Codes and standards don’t sound particularly sexy. But they are important consumer protections both for safety and quality of solar PV installations. There are literally hundreds of PV related codes and standards developed by many different code and standard development organizations. The challenge is to balance consumer protection with an appropriate level of industry regulation.
Here are five of today’s top trends in PV codes and standards. Working to advance these trends, and the codes or standards that shape them, are many individuals and organizations, including the Interstate Renewable Energy Council (IREC).
- Allow smart inverters to support the electrical grid. Current inverter standards were created when solar penetrations were very low. The inverters were designed to disconnect from the grid whenever the grid was abnormal. As solar penetrations increase, inverters need to be designed so they support the grid (voltage and other functions). This is technically possible today, but the standards are not written for these functions. Therefore standards, including IEEE 1547 and UL 1741 need to be revised. Many people are working to implement these changes.
- Protect fire fighters’ safety when fighting fires on buildings with PV. Fire fighters are concerned how to safely fight fires on buildings with PV installations. Fire firefighters need training and the solar industry and fire fighters need to collaborate more to develop solar installations that protect their safety. One contentious issue has to do with how to quickly shut down a PV system and what voltage level is allowed in the PV system after it is shut down. The 2014 version of the National Electrical Code (NEC) introduced a rapid shutdown requirement for the first time. The requirement will likely be changed and strengthened in the 2017 version of the NEC. The 2012 fire codes introduced requirements to help firefighters identify PV systems, protect electrical wiring, and safely access roofs for vertical ventilation operations during fire suppression activities. These codes are being adopted in more places across the country and are important to fire fighter safety.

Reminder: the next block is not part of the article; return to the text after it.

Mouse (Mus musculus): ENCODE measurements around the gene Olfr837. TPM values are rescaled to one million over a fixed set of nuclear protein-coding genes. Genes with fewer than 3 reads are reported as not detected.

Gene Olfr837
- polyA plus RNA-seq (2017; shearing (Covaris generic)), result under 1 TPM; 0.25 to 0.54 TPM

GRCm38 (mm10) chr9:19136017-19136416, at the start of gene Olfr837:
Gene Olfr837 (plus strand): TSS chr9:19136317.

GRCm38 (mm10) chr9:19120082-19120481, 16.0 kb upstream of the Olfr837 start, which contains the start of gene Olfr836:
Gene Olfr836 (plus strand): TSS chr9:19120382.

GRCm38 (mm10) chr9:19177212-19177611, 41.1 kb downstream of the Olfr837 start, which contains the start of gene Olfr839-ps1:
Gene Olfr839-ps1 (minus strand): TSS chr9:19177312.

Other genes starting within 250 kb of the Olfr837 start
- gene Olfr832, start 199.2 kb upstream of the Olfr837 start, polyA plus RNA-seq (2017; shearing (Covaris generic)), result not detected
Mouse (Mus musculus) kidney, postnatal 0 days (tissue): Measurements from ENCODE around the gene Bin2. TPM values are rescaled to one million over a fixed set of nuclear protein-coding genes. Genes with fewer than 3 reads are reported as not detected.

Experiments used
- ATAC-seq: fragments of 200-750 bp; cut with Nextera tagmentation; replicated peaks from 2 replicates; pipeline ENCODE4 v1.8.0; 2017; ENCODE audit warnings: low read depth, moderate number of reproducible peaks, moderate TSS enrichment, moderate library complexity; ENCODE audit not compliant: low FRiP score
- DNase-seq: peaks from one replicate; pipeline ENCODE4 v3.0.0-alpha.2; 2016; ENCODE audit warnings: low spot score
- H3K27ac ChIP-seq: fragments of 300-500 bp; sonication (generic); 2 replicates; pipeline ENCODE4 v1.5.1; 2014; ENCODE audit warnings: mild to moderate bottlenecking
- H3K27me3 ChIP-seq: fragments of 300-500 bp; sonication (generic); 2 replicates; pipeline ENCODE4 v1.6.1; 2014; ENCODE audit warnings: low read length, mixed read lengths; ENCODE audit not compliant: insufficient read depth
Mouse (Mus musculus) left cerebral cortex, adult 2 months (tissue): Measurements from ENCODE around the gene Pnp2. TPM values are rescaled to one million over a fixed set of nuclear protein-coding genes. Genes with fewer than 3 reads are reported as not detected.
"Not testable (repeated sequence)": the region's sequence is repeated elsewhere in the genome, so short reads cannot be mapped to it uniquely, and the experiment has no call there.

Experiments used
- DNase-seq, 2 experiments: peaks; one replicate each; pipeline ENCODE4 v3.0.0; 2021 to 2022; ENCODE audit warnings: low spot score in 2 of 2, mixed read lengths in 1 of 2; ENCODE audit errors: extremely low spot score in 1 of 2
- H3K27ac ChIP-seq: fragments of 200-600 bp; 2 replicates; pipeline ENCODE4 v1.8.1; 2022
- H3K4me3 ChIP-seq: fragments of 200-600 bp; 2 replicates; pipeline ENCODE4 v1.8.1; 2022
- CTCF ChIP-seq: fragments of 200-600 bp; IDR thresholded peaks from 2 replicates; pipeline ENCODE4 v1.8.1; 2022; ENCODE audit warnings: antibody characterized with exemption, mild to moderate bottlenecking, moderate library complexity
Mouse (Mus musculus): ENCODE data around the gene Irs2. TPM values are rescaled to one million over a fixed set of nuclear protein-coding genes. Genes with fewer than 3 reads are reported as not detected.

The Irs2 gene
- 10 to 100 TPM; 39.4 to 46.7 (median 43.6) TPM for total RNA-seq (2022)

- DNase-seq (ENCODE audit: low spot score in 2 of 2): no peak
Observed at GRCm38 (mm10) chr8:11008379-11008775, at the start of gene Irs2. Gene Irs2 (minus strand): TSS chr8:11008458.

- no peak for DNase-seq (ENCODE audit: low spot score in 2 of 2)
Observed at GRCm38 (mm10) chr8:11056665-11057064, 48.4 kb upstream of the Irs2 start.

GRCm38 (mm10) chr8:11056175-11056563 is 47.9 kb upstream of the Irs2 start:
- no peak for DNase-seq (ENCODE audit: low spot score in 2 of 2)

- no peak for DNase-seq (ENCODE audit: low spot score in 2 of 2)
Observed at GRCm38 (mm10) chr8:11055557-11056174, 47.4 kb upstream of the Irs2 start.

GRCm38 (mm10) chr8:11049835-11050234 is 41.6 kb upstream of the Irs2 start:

- Make buildings have the same resistance to fire as before PV was installed. PV modules have long carried a fire classification rating similar to such ratings for roof assemblies. Research funded by Solar ABCs showed that the old fire classification rating for PV systems was not a good indicator of fire performance. Therefore a new fire classification test was developed and in 2013 was incorporated into the UL 1703 standard. The new fire classification test became part of the building code in California on January 1, 2015. Manufacturers must test their products to the new standard and building officials must understand how to enforce it. This is a massive job to make this change in a way that does not disrupt the market in the state with the largest PV market. Continued work is underway to revise and clarify the standard and to develop methods to make the testing requirements simpler.
- Make sure codes do not inhibit introduction on new technologies such as storage. Codes often include prescriptive requirements, which can make introduction of new technologies difficult. The 2017 NEC under development today will not be adopted in many states until 2019 or later. This slow development and implementation cycle means that stakeholders must anticipate new technology trends such as the use of storage to make sure that codes do not preclude good installations.
- Continue to develop the NEC PV sections into a mature code. The National Electrical Code is revised every three years. Over the past several cycles, a huge amount of time has gone into revising and improving the code so it is easier to understand and provides real safety assurances. This process needs to continue so a mature code provides these assurances.
Larry Sherwood is the administrator of the Solar Board for Codes and Standards (Solar ABCs) and Vice President and COO of IREC. You can learn more about these and other codes and standard issues at the Solar ABCs web site (www.solarabcs.org) and by subscribing to the Solar ABCs Newsletter
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